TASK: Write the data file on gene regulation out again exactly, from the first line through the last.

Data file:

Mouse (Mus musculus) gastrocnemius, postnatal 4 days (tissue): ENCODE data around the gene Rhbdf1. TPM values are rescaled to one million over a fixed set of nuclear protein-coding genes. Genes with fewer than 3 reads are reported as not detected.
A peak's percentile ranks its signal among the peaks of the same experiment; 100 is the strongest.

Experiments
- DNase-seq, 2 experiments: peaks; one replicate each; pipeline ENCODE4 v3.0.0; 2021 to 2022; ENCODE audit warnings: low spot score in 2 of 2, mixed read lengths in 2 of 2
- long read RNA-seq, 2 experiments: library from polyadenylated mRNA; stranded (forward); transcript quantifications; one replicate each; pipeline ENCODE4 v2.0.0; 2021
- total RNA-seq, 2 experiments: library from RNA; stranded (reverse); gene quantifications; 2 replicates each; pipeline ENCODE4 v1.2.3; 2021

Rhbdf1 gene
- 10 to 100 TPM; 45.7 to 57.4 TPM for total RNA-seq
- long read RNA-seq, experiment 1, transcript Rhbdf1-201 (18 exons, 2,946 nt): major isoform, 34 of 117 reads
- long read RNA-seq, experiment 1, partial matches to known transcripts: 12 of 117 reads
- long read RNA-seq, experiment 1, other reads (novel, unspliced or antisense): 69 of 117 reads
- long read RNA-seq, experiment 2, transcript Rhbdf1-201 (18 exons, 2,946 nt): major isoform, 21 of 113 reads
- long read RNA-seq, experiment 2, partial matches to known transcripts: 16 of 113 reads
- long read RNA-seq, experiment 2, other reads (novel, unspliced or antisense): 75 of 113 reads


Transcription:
Mouse (Mus musculus) gastrocnemius, postnatal 4 days (tissue): ENCODE data around the gene Rhbdf1. TPM values are rescaled to one million over a fixed set of nuclear protein-coding genes. Genes with fewer than 3 reads are reported as not detected.
A peak's percentile ranks its signal among the peaks of the same experiment; 100 is the strongest.

Experiments
- DNase-seq, 2 experiments: peaks; one replicate each; pipeline ENCODE4 v3.0.0; 2021 to 2022; ENCODE audit warnings: low spot score in 2 of 2, mixed read lengths in 2 of 2
- long read RNA-seq, 2 experiments: library from polyadenylated mRNA; stranded (forward); transcript quantifications; one replicate each; pipeline ENCODE4 v2.0.0; 2021
- total RNA-seq, 2 experiments: library from RNA; stranded (reverse); gene quantifications; 2 replicates each; pipeline ENCODE4 v1.2.3; 2021

Rhbdf1 gene
- 10 to 100 TPM; 45.7 to 57.4 TPM for total RNA-seq
- long read RNA-seq, experiment 1, transcript Rhbdf1-201 (18 exons, 2,946 nt): major isoform, 34 of 117 reads
- long read RNA-seq, experiment 1, partial matches to known transcripts: 12 of 117 reads
- long read RNA-seq, experiment 1, other reads (novel, unspliced or antisense): 69 of 117 reads
- long read RNA-seq, experiment 2, transcript Rhbdf1-201 (18 exons, 2,946 nt): major isoform, 21 of 113 reads
- long read RNA-seq, experiment 2, partial matches to known transcripts: 16 of 113 reads
- long read RNA-seq, experiment 2, other reads (novel, unspliced or antisense): 75 of 113 reads